Schulz, Heide N; Schulz, Horst D (2005): Geochemical analysis and porewater analysis of sediment profile at station M57/3_203 from Walvis Ridge. PANGAEA, https://doi.org/10.1594/PANGAEA.811591, Supplement to: Schulz, HN; Schulz, HD (2005): Large Sulfur Bacteria and the Formation of Phosphorite. Science, 307(5708), 416-418, https://doi.org/10.1126/science.1103096
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Phosphorite deposits in marine sediments are a long-term sink for an essential nutrient, phosphorus. Here we show that apatite abundance in sediments on the Namibian shelf correlates with the abundance and activity of the giant sulfur bacterium Thiomargarita namibiensis, which suggests that sulfur bacteria drive phosphogenesis. Sediments populated by Thiomargarita showed sharp peaks of pore water phosphate (<=300 micromolar) and massive phosphorite accumulations (>=50 grams of phosphorus per kilogram). Laboratory experiments revealed that under anoxic conditions, Thiomargarita released enough phosphate to account for the precipitation of hydroxyapatite observed in the environment.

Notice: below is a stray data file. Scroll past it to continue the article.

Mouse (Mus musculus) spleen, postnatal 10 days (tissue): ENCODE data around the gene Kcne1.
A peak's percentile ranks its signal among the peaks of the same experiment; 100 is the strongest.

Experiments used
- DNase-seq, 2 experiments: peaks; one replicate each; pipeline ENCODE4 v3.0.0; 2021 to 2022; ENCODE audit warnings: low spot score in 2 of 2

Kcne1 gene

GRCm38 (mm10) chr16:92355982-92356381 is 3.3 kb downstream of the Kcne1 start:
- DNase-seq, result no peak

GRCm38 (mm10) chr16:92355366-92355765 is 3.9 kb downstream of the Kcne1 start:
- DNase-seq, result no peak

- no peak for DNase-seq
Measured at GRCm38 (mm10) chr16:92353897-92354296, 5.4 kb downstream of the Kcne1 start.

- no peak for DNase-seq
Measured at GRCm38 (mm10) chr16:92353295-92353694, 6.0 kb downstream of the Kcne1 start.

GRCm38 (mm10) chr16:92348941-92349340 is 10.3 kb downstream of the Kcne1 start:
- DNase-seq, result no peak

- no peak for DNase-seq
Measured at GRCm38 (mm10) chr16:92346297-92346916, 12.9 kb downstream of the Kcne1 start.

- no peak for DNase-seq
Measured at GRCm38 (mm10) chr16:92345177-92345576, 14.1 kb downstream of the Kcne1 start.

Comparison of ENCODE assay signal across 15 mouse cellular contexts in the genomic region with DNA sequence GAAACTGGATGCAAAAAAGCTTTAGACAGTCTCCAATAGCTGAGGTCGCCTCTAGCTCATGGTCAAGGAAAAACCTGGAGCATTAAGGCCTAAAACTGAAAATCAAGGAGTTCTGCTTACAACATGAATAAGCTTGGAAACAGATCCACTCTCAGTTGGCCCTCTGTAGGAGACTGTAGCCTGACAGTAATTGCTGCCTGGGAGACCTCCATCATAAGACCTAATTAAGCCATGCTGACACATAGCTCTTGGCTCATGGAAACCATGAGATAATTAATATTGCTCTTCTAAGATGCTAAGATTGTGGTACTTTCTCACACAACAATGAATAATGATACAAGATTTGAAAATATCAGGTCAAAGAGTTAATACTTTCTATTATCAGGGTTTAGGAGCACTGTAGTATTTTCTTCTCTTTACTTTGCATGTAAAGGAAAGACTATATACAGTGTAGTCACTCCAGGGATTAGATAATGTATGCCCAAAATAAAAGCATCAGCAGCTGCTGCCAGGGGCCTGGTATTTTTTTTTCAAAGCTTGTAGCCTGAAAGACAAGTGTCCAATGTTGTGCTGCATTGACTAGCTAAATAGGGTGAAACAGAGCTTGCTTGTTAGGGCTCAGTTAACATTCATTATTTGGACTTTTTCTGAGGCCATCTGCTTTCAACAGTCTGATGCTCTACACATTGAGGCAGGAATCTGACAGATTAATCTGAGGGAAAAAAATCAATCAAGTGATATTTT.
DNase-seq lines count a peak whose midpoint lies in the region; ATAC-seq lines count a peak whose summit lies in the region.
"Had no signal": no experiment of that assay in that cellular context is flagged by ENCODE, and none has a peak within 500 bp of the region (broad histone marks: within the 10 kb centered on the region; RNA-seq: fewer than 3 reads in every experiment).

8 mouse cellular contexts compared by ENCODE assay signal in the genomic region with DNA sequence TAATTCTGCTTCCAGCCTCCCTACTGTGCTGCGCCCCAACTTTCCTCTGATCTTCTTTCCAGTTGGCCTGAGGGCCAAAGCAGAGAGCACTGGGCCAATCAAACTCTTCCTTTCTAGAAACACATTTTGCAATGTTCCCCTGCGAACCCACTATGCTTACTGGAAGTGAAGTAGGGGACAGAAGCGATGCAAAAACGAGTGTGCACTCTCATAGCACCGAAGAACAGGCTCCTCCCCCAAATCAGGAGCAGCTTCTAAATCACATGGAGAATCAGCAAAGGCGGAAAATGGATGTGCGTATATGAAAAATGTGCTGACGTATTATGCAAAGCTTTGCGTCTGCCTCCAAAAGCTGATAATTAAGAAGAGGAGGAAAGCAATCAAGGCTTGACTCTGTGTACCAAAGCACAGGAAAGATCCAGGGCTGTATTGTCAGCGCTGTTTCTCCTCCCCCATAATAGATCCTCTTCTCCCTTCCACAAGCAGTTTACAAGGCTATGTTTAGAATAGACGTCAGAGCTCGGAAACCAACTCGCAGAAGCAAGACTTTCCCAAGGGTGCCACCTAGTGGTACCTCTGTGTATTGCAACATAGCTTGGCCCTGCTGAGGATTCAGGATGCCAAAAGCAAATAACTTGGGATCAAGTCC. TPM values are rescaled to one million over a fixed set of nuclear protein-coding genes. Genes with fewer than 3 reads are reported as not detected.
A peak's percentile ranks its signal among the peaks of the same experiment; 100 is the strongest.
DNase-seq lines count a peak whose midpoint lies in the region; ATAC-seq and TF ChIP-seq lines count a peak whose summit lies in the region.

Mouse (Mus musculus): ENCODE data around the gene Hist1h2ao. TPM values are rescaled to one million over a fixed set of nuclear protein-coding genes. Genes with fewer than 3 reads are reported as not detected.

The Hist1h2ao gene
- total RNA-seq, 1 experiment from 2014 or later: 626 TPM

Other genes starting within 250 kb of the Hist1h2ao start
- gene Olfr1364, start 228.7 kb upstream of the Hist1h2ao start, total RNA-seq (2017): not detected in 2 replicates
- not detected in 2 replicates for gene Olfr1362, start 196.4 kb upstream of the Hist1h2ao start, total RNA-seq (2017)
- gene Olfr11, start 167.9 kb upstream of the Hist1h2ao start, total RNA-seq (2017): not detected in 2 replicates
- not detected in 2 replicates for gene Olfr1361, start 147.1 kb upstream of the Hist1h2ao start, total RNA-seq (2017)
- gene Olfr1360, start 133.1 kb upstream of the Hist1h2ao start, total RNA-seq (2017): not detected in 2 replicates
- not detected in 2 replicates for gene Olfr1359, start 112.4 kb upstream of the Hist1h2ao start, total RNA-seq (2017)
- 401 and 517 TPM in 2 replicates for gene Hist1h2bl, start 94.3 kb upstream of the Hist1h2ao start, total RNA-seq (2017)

Latitude: -22.100000 * Longitude: 14.030000
Datasets listed in this publication series
- Schulz, HN; Schulz, HD (2005): Geochemical analysis of sediment profile at station M57/3_203 from Walvis Ridge. https://doi.org/10.1594/PANGAEA.231409
- Schulz, HN; Schulz, HD (2005): Phosphate, fluoride and cell abundance of bacteria Thiomargarita namibiensis in porewater of sediment profile M57/3_203 from Walvis Ridge. https://doi.org/10.1594/PANGAEA.231378